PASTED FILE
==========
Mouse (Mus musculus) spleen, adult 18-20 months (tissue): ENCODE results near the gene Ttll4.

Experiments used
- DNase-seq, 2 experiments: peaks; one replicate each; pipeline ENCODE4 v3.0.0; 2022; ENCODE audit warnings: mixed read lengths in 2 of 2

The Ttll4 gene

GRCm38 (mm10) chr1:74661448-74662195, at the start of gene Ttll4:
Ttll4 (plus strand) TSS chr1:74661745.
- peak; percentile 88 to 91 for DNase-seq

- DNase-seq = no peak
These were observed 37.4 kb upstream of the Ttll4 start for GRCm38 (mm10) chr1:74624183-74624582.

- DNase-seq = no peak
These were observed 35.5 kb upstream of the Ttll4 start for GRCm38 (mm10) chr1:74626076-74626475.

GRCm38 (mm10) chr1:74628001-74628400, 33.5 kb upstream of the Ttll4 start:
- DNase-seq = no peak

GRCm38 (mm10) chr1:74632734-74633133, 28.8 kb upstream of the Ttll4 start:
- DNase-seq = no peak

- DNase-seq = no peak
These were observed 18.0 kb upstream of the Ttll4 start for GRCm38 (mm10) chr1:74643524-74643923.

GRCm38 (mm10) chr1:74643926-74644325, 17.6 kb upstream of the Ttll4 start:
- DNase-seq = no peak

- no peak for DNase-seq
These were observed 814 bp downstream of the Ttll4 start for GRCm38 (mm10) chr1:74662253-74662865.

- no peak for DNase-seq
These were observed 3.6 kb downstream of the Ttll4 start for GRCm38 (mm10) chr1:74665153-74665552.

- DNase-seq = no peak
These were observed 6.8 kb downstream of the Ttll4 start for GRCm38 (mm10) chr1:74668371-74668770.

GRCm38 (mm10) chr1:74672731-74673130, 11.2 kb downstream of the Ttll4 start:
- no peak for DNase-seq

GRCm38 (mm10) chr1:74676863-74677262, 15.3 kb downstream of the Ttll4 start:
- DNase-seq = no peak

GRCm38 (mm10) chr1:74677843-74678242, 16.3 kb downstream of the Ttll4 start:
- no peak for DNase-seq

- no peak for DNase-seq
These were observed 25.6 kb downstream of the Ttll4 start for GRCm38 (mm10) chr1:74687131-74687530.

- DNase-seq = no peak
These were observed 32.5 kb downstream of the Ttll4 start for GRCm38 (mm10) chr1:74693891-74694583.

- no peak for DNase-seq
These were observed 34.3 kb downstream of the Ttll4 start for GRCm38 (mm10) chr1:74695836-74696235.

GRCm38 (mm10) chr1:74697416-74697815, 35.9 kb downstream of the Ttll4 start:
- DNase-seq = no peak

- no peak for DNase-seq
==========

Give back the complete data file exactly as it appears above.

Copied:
Mouse (Mus musculus) spleen, adult 18-20 months (tissue): ENCODE results near the gene Ttll4.

Experiments used
- DNase-seq, 2 experiments: peaks; one replicate each; pipeline ENCODE4 v3.0.0; 2022; ENCODE audit warnings: mixed read lengths in 2 of 2

The Ttll4 gene

GRCm38 (mm10) chr1:74661448-74662195, at the start of gene Ttll4:
Ttll4 (plus strand) TSS chr1:74661745.
- peak; percentile 88 to 91 for DNase-seq

- DNase-seq = no peak
These were observed 37.4 kb upstream of the Ttll4 start for GRCm38 (mm10) chr1:74624183-74624582.

- DNase-seq = no peak
These were observed 35.5 kb upstream of the Ttll4 start for GRCm38 (mm10) chr1:74626076-74626475.

GRCm38 (mm10) chr1:74628001-74628400, 33.5 kb upstream of the Ttll4 start:
- DNase-seq = no peak

GRCm38 (mm10) chr1:74632734-74633133, 28.8 kb upstream of the Ttll4 start:
- DNase-seq = no peak

- DNase-seq = no peak
These were observed 18.0 kb upstream of the Ttll4 start for GRCm38 (mm10) chr1:74643524-74643923.

GRCm38 (mm10) chr1:74643926-74644325, 17.6 kb upstream of the Ttll4 start:
- DNase-seq = no peak

- no peak for DNase-seq
These were observed 814 bp downstream of the Ttll4 start for GRCm38 (mm10) chr1:74662253-74662865.

- no peak for DNase-seq
These were observed 3.6 kb downstream of the Ttll4 start for GRCm38 (mm10) chr1:74665153-74665552.

- DNase-seq = no peak
These were observed 6.8 kb downstream of the Ttll4 start for GRCm38 (mm10) chr1:74668371-74668770.

GRCm38 (mm10) chr1:74672731-74673130, 11.2 kb downstream of the Ttll4 start:
- no peak for DNase-seq

GRCm38 (mm10) chr1:74676863-74677262, 15.3 kb downstream of the Ttll4 start:
- DNase-seq = no peak

GRCm38 (mm10) chr1:74677843-74678242, 16.3 kb downstream of the Ttll4 start:
- no peak for DNase-seq

- no peak for DNase-seq
These were observed 25.6 kb downstream of the Ttll4 start for GRCm38 (mm10) chr1:74687131-74687530.

- DNase-seq = no peak
These were observed 32.5 kb downstream of the Ttll4 start for GRCm38 (mm10) chr1:74693891-74694583.

- no peak for DNase-seq
These were observed 34.3 kb downstream of the Ttll4 start for GRCm38 (mm10) chr1:74695836-74696235.

GRCm38 (mm10) chr1:74697416-74697815, 35.9 kb downstream of the Ttll4 start:
- DNase-seq = no peak

- no peak for DNase-seq